Simon Armitage: He can talk the talk – now he'll walk the walk

The poet's latest project is to travel the Pennine Way reciting poetry for his supper; to be followed, naturally, by writing a book about it. Rachel Shields meets Simon Armitage
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The Independent Online

He is a poet, yes. And he comes from the North. But woe betide the person who uses the phrase "northern poet" around Simon Armitage. "I'm a professional poet, not a professional Yorkshireman," he says, a slight flash of annoyance disturbing his otherwise cheerful countenance. "Sometimes when people say I'm a northern poet they use it as a put-down; as if it is a sub-division of poetry."

We talk, trudging along the route picked out by Armitage for his work, should that be walk, of art. Not apparently a natural rambler, he is about to get a lot better acquainted with the great outdoors: he is set to embark on the 268-mile Pennine Way – a challenging walk which stretches from the Scottish borders to the Yorkshire Dales – with no money in his pocket, and only his verses to help him on his way.

With his hands stuffed deep into the pockets of his corduroy jacket, head bowed against the fierce wind buffeting him from all sides, and pristine blue Converse trainers on his feet, he barely glances at the rugged Pennine peaks around him. A fleeting shaft of sun highlights the silver earring in the poet's left ear, and he holds a red notebook in lieu of a map or a compass.

"I'm going to give readings in the evening and then pass a hat around," the 47-year-old explains, in a Yorkshire accent. "But it's not about the money, I'll need bacon butties and a bed for the night."

In exchanging nightly poetry readings – in venues ranging from people's living rooms to local barns – for B&B, food or cash along the Pennine Way, Armitage is hoping to emulate the troubadours, poets of the Middle Ages who would often travel from town to town reciting verses. But while he might be passing a hat around, one thing is for sure; it won't be a traditional Yorkshire flat cap.

And yet, to many readers, the writer's link to the North is a positive one. Critics have praised his dry Yorkshire wit, and he has drawn on the region in numerous works; not least All Points North, the successful 1999 book in which he explored the quirks of the area described as "that bit of Yorkshire, where the M1 slashes across the M62, where Jarvis Cocker meets Geoffrey Boycott, Emily Brontë meets Ted Hughes, Peter Sutcliffe meets David Hockney".

"I do think I have a northern sensibility, but I don't know exactly what that is," he admits, his brown, bowl-cut hair ruffling in the wind.

When the threatening clouds get too much, we hop into Armitage's Peugeot estate and head for a local pub in the small town of Marsden. He points out the neat semi-detached house in which he grew up, and in which his parents still live.

"I don't see myself as a spokesman for this part of the world, except for the fact that I live here," he says, settling on to a bench next to the pub's open fire. He unzips his sheepskin-lined cord jacket to reveal a geometric patterned blue shirt and silver necklace that wouldn't be out of place on a 1970s geography teacher.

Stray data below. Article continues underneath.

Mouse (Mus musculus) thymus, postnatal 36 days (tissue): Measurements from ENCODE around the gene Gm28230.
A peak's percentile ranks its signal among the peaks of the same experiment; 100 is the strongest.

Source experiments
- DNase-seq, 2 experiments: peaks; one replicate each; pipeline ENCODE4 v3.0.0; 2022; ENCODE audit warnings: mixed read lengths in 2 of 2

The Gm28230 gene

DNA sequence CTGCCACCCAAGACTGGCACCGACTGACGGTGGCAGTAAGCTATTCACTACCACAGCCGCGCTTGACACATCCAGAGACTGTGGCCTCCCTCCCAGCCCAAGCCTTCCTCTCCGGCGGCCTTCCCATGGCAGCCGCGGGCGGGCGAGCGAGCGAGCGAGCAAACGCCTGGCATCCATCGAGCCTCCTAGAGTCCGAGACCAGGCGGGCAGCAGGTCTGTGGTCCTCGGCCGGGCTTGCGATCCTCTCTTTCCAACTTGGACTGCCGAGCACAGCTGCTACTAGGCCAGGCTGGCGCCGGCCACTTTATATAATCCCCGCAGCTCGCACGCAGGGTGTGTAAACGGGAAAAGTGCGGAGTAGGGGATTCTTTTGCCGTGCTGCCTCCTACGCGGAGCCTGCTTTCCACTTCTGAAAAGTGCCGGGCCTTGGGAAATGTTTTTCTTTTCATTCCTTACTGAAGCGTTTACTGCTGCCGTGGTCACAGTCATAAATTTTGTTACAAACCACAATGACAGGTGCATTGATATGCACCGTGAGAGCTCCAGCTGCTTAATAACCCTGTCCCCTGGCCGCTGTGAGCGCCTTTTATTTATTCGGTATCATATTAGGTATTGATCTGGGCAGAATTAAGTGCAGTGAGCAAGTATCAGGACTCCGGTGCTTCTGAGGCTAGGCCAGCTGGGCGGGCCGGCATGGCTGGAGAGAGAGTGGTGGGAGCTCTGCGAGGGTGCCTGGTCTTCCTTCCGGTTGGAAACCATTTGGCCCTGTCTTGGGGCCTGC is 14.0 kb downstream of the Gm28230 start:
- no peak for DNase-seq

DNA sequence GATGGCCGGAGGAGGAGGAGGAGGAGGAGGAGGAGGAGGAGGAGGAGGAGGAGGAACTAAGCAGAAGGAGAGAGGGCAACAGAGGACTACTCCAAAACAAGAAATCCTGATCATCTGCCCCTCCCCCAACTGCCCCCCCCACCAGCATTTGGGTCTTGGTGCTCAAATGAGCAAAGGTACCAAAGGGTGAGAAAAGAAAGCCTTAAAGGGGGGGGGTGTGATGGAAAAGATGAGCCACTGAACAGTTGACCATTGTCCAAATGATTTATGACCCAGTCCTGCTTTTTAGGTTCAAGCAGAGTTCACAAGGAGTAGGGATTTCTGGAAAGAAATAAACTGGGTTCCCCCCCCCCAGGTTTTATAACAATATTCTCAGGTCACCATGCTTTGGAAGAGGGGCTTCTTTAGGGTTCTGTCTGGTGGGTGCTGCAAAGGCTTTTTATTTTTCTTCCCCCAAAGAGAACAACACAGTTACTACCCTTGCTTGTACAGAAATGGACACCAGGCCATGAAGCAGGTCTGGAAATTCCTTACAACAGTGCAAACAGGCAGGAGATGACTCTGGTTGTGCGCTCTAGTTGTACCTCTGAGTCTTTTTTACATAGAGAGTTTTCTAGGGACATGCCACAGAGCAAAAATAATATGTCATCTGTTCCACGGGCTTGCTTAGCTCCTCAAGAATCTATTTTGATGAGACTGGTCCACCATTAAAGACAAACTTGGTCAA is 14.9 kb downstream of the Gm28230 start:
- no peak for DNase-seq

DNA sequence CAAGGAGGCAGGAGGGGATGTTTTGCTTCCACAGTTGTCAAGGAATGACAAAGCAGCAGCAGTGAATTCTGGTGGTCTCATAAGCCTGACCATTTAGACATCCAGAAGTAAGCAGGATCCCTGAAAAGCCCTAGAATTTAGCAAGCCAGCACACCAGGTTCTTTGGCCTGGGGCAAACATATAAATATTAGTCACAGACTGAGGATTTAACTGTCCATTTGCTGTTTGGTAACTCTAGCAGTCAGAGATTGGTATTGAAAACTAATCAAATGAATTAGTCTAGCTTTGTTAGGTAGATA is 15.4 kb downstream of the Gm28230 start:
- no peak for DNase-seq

For some people, the very fact that Armitage dared to eschew glamorous London literary circles in favour of a quiet life in the small Yorkshire town in which he grew up is enough to earn him the tag of "northern poet". Not for him the glamorous "at home" shoots and champagne book launches of authors such as Martin Amis; one gets the impression that the poet, who lives with his BBC producer wife and 10-year-old daughter, is happy leading a simple life.

"In some of my more paranoid moments I do imagine everyone is at a dinner party that I'm not invited to," he says, sipping a soda and lime. "I'm the sort of person who could have my head turned by all of that."

Somehow that seems unlikely, although his life is slightly more exotic than he likes to admit. The healthy colour in his cheeks isn't from the balmy Yorkshire climate, but courtesy of a recent 10-day trip to Greece and Turkey to film a documentary on Homer's Odyssey for the BBC. While he has carved out a lucrative sideline in presenting television programmes with a literary bent, he says he doesn't want to move into presenting full-time.

"I've been really enjoying this presenter stuff, but I don't want to be a full-time presenter. You can end up in a situation where you've given too much of yourself away," he explains. The producer's suggestion that Armitage should strip off for a scene in his new television show being a case in point.

"I'm not going to take my shirt off," he says emphatically. "I'm a poet who keeps his shirt on." Good on him.

While he may – perhaps quite rightly – resent being pigeon-holed, if Armitage is trying to shake the "northern" tag, then doing the most famous northern walk might not be the best way to go about it. He explains that it is less about celebrating his home county, more about tapping into the tradition of epic journeys in poetry; comparing it to Homer's Odyssey.